What does Christmas smell and taste like? For me it is the smell of fir trees, gingerbread and clementine peel.
You instinctively know when Christmas is on the scene. From November to February the shops are filled with clementine’s. The Christmas fruit Citrus Clementia is a hybrid, a cross between a mandarin and a sweet orange. It is thought to have originated in Algeria but is now grown extensively in Spain.
For as long as I can remember it was always the tradition to place a clementine or an orange in the heel of a Christmas stocking. Unfortunately, in this day and age, this tradition may have been replaced by more expensive items such as i-phones and tablets.
There is no need for air fresheners in our house this Christmas. The whole of the flat is filled with the sweet smell of clementine’s permeating from my kitchen.
On Thursday I bought 2 x 2.3 kg boxes of clementines from my local cash-and-carry for £5.00. Since then I have been very busy making various types of clementine marmalade. A total of 18 pots of various sizes – one batch with Cointreau, another with ouzo, the third with brandy and the final batch I caramelised, excellent with pates and also for serving over ice cream.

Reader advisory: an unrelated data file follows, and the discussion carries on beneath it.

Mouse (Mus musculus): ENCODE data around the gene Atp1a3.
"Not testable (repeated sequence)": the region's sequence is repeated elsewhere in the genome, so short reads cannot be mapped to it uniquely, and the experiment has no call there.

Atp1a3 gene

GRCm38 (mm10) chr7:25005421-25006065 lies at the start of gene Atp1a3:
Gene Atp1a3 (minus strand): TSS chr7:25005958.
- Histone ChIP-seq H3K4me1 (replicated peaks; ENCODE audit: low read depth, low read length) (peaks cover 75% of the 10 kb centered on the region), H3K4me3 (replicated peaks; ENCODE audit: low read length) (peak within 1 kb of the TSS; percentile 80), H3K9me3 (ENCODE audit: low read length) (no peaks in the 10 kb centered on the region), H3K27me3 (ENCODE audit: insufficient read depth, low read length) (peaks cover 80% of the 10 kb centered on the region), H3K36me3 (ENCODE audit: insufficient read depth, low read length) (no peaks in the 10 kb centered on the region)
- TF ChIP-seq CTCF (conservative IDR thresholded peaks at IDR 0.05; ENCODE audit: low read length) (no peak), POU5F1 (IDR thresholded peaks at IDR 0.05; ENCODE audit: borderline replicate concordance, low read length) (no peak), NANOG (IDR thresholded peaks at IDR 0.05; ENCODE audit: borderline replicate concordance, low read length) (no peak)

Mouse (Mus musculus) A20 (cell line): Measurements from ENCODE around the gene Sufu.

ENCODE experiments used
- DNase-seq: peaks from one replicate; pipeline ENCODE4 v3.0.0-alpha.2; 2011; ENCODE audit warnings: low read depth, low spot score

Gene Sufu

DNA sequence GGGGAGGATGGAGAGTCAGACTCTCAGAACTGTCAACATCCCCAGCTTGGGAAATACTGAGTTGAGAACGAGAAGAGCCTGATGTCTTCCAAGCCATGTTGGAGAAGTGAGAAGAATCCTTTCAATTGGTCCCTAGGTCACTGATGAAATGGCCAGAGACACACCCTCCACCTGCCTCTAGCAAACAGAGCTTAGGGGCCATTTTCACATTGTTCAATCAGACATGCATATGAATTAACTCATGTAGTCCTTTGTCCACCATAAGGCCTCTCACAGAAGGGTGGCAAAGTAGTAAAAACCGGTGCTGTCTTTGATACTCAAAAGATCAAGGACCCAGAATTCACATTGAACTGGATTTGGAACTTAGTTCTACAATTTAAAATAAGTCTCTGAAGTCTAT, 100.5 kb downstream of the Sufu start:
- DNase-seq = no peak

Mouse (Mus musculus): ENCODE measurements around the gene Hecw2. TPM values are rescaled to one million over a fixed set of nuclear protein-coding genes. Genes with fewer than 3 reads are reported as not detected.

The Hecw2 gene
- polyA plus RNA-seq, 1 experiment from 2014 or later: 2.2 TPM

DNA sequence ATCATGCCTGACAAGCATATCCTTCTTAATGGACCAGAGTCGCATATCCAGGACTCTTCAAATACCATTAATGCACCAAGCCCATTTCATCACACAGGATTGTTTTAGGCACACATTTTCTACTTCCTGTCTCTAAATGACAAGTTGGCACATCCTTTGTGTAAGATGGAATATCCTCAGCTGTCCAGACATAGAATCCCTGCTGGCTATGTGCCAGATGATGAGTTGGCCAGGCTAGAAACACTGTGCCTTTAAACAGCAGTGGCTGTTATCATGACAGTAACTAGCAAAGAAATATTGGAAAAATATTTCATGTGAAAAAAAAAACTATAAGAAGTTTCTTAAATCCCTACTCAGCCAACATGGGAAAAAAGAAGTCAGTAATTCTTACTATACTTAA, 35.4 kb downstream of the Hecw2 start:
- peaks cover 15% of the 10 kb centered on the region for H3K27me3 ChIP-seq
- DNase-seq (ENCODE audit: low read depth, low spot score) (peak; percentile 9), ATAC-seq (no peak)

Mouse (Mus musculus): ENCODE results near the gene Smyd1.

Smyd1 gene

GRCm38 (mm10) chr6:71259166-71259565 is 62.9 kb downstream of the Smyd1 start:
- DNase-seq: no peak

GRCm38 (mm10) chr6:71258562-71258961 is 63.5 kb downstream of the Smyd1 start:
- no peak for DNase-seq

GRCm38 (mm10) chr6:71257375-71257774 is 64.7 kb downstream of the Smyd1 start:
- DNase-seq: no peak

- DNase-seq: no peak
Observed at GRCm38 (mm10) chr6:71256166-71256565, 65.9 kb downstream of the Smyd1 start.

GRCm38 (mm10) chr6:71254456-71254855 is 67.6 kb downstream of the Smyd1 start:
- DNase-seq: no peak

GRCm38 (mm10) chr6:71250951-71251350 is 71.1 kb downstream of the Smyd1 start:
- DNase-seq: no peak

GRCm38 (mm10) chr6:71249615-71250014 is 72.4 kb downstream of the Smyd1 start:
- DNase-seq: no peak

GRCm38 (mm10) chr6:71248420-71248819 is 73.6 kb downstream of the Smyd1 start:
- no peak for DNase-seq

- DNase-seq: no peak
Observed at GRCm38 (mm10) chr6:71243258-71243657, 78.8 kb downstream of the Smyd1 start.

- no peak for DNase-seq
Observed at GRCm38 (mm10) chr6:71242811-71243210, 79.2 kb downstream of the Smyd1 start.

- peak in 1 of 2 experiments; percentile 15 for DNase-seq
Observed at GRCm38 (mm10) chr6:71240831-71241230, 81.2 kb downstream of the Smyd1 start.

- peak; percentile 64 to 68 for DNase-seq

The basic recipe is below. Once the jam has reached setting point, pour in 4 tablespoons of alcohol of your choice, stir and leave to stand for 10 minutes before pouring in jars and sealing. The marmalade will keep for about 1 year if kept in a cool and dark place.
For more detailed instructions regarding jam making, reaching setting point and sterilising jars, please click on the following link Instructions for jam making and follow stages 3 and 4
Basic recipe for Clementine Marmalade
The juice of 2 large lemons and the pips reserved
- Thinly slice the clementine’s and chop into segments (this can be done by hand or in a food processor). Clementine’s are normally seedless, but if there are any pips put them to one side
- Extract the juice from the lemons and place the pips (and any from the clementine’s) in a small muslin bag tied with string
- Put the fruit and water in a large preserving pan and tie the muslin bag to the handle of the pan, allowing it to dangle in the water. If possible leave to soak overnight (this will reduce the cooking time of the peel)
- Put the preserving pan on a low heat and bring to the boil. Leave to simmer until the peel is cooked and tender
- Remove the muslin bag from the pan. Add the sugar to the pan and stir until all of the sugar has dissolved
- Once the sugar has dissolved bring the pan to a rolling boil and cook until setting point has been reached (20-30 minutes)
- Turn the pan off the heat, add any alcohol, and stir. Leave to stand for 10 minutes
- Using a funnel pour the jam into the hot sterilised jars, place a circle of waxed paper on the top of the jam and seal the jars.
My best wishes to you all for the Christmas holidays and may the New Year find you happy and healthy